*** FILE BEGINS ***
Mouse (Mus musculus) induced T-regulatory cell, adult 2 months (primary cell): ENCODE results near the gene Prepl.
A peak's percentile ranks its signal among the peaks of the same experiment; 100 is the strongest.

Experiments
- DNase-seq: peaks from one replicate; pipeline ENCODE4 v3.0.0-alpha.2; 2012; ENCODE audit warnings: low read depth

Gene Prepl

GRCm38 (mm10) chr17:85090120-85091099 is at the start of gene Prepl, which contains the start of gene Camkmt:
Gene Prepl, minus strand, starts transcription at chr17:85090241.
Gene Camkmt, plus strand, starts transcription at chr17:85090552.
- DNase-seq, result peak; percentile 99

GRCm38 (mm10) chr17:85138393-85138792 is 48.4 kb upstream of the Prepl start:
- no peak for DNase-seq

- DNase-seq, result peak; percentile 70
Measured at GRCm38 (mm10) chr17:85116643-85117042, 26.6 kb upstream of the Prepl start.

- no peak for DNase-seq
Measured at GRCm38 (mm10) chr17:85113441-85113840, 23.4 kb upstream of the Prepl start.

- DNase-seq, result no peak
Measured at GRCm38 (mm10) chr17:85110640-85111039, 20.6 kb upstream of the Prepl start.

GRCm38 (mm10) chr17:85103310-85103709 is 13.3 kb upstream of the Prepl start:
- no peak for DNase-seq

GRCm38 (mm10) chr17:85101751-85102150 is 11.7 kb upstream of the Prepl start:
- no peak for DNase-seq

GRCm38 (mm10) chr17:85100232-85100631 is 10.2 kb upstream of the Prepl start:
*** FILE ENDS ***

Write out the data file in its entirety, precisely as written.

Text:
Mouse (Mus musculus) induced T-regulatory cell, adult 2 months (primary cell): ENCODE results near the gene Prepl.
A peak's percentile ranks its signal among the peaks of the same experiment; 100 is the strongest.

Experiments
- DNase-seq: peaks from one replicate; pipeline ENCODE4 v3.0.0-alpha.2; 2012; ENCODE audit warnings: low read depth

Gene Prepl

GRCm38 (mm10) chr17:85090120-85091099 is at the start of gene Prepl, which contains the start of gene Camkmt:
Gene Prepl, minus strand, starts transcription at chr17:85090241.
Gene Camkmt, plus strand, starts transcription at chr17:85090552.
- DNase-seq, result peak; percentile 99

GRCm38 (mm10) chr17:85138393-85138792 is 48.4 kb upstream of the Prepl start:
- no peak for DNase-seq

- DNase-seq, result peak; percentile 70
Measured at GRCm38 (mm10) chr17:85116643-85117042, 26.6 kb upstream of the Prepl start.

- no peak for DNase-seq
Measured at GRCm38 (mm10) chr17:85113441-85113840, 23.4 kb upstream of the Prepl start.

- DNase-seq, result no peak
Measured at GRCm38 (mm10) chr17:85110640-85111039, 20.6 kb upstream of the Prepl start.

GRCm38 (mm10) chr17:85103310-85103709 is 13.3 kb upstream of the Prepl start:
- no peak for DNase-seq

GRCm38 (mm10) chr17:85101751-85102150 is 11.7 kb upstream of the Prepl start:
- no peak for DNase-seq

GRCm38 (mm10) chr17:85100232-85100631 is 10.2 kb upstream of the Prepl start: